Signallamp Case Files: A1C Disaster Thwarted

A cartoon detective next to a file that is labeled "Case Files: A1C Disaster Thwarted"
A cartoon detective next to a file that is labeled "Case Files: A1C Disaster Thwarted"

Signallamp Case Files: A1C Disaster Thwarted

Nurse case managers show how trust in chronic disease management leads to accountability

Every morning, Joan’s A1C mysteriously spiked, and nobody knew why. Not at first anyway.

Connie, a Signallamp Health remote nurse, had been helping both Joan and her husband, Harold, manage their type 2 diabetes for nearly one year, and she was surprised that Joan’s blood sugar could look so different from Harold’s.

What happened next, and other stories like this one, show the power and value that Signallamp’s remote nurse managers bring to chronic illness care. To protect their privacy, we changed the names of the people in these stories, but the facts are true.

Through regular telephone check-ins, Connie knew that Harold’s blood sugar levels remained comfortably stable. Both were compliant with their medication, and they had similar diets and routines. They should have been on nearly identical paths for managing their symptoms.

Still, every morning, Joan would test her blood to find her A1C had shot through the roof, while Harold’s levels remained stable.

Connie scheduled a check-up with Joan’s primary care provider and additional tests, but that brought no clarity.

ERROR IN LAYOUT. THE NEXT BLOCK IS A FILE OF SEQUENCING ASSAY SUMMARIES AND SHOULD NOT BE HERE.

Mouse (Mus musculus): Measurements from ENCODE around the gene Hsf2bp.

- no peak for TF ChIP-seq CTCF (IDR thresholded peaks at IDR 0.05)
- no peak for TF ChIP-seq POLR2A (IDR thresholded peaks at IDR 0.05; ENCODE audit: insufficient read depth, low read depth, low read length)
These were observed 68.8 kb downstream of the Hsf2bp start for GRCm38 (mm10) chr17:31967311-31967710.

Connie, however, never backs down from a challenge, especially when giving up could land her patient in the hospital or worse.

As a Signallamp Health remote nurse, Connie is a skilled interviewer, but she’s something else for her patients – she’s an ally in the journey toward wellness. She stands with her patients, not over them.

As time goes on, her patients learn to trust that she has their best interests at heart. It’s how she was able to start really probing Joan’s A1C mystery and stepped up her line of questioning.

Because Joan trusts her nurse manager, she confessed to Connie that, after she and Harold went to bed, she’d lie awake until he nodded off. Then, she would sneak into the kitchen for a midnight snack.

The revelation was groundbreaking for Connie, and the start of Joan’s road toward better morning A1C levels.

You can’t fake trust. Either a patient believes they can speak openly with their provider, or they don’t. But without trust, dishonesty creeps in and dilutes outcomes as it could have here.

Building trust is the same way Jamie, another Signallamp Health remote nurse, found that Rick, a patient on blood thinners, was skipping his INR tests, which show how long it takes for his blood to clot. Through a trust-based relationship with Rick, Jamie learned that he was simply afraid of catching the coronavirus. So she helped him get a home monitoring device to track his INR levels outside of the clinic.

Trust explains how Janice, also a Signallamp Health remote nurse, learned that one of her patients with chronic obstructive pulmonary disease couldn’t afford her inhaler and needed financial assistance. In fact, their relationship is how Janice learned her patient was off her medication in the first place.

Her patient’s voice sounded different, a little strained, and she heard a subtle wheezing. Janice stepped in to help her patient get the medicine she needs. They both breathe easier now.

After Joan curbed her secret midnight pantry raids, her A1C levels tamed down and she feels healthier now. She has more energy every day and is more vigilant about her eating habits. If something does start to feel off again, you can bet she will tell Connie about it first.

Contact us today to learn how we can help you forge deeper relationships and improve outcomes with your chronic disease population.

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